Rebuilding by learning from the stories of others
None of us can overstate the impact of COVID-19 on all aspects of our society. It has now been roughly eight months since the pandemic was formally announced in the Philippines, and even though many of us have made plenty of necessary adjustments, tension and uncertainty have endured.
In many ways, the pandemic forced us to address issues that existed long before enhanced community quarantine was first declared in March 2020. We learned how work from home is both possible and productive. The importance of open communication became almost painfully clear as we struggled to make sense of the messages all around us.
And with everyone glued to their monitors with nowhere to go, upholding transparency and integrity became even more important as our operations became hypervisible. It is imperative that we sustain our momentum toward resolving these issues: Much like COVID-19, the cracks in our systems cannot be fixed overnight.
What makes these recalibrations so difficult is our lack of a blueprint. Normally, we are able to provide our clients with solutions that take tried-and-true approaches to communication and imbibe them with new forms of innovation.
But business leaders across the world could not foresee something like COVID-19, nor could we refer to our case studies to prepare for the disruption it caused. Truly, this was something we had never dealt with before. Furthermore, what literature exists on phenomena such as this is often global in its approach, without consideration for the behaviors and politics that make our country unlike any other.
The deluge of webinars brought about by COVID-19 makes it clear that we are willing to rethink what it means to be creative, to take calculated risks, and to conduct business with heightened sensitivity. Yet the question begs—how can we make decisions when the insights are still fomenting? Where will these recommendations come from?
It is imperative for businesses to optimize learnings from the pandemic by ensuring that business continuity plans are in place, but more importantly, to study the decision-making and actions of those who have thrived during these uncertain times—in short, shining the light on stories of success, however big or small, so that others may be inspired to do the same.
In our own little way, EON shares the stories of local brands who have pivoted around the pandemic to grow and nurture their stakeholder relationships.
Through Masterstrokes, a product of EON’s think tank, Trust Central, we elevate the Filipino brands that have skillfully blended creativity with compassion to stand out from all the noise. These include stories like Bounty Agro Ventures, who adapted their supply chain to meet demands for agility while keeping the welfare of their employees a top priority; events like Cinemalaya, which harnessed the potential of online platforms to combat new limits on physical space; and brands like Pru Life UK, who capitalized on what Filipinos want from technology to begin discussions on what Filipinos need.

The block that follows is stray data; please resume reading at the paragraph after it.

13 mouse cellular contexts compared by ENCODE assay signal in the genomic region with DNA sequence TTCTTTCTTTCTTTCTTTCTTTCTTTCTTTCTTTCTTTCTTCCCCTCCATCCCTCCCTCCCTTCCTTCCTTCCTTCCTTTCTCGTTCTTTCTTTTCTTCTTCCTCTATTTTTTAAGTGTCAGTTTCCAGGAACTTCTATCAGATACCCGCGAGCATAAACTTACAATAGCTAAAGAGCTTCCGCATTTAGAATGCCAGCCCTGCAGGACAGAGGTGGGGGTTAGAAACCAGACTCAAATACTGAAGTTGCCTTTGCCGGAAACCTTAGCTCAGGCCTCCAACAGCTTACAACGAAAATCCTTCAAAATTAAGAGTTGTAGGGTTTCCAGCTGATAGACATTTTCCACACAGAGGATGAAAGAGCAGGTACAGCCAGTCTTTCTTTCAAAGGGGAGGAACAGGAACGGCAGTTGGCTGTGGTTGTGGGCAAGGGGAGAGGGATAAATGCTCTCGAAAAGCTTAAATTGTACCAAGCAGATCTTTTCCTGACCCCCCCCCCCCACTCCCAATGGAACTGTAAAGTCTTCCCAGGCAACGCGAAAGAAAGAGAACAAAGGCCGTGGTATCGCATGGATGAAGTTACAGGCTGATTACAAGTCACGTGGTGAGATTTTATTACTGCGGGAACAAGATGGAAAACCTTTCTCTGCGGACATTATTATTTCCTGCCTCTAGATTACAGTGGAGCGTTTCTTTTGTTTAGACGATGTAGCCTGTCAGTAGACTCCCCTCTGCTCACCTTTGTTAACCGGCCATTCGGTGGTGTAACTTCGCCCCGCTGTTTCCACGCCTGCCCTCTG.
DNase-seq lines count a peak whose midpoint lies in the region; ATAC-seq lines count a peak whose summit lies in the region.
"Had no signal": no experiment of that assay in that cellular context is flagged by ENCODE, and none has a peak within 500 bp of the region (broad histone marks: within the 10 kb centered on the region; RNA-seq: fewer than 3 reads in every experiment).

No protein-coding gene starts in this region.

As businessmen, we need to keep our eyes and ears open to the stories of everyone around us. From these, we are certain to learn, unlearn, and increase our chances of success and survival. Our world continues to evolve in a rapid and unpredictable rhythm, but data and insights are the key to harnessing these shifts so that they work in our favor.
Since we cannot turn back time, let’s take the time given to us to collect the knowledge gathered from our experiences and transform it into movements that serve all of us. After all, the best lessons are right in front of us. INQ
This article reflects the personal opinion of the author and does not reflect the official stand of the Management Association of the Philippines.
Junie del Mundo is the vice chair of the MAP CEO Conference Committee and cofounder and CEO of the EON Group, a fully integrated communications consultancy with expertise in, among others, consumer and corporate PR, reputation management and public affairs
The Inquirer Foundation supports our healthcare frontliners and is still accepting cash donations to be deposited at Banco de Oro (BDO) current account #007960018860 or donate through PayMaya using this link .
Subscribe to INQUIRER PLUS to get access to The Philippine Daily Inquirer & other 70+ titles, share up to 5 gadgets, listen to the news, download as early as 4am & share articles on social media. Call 896 6000.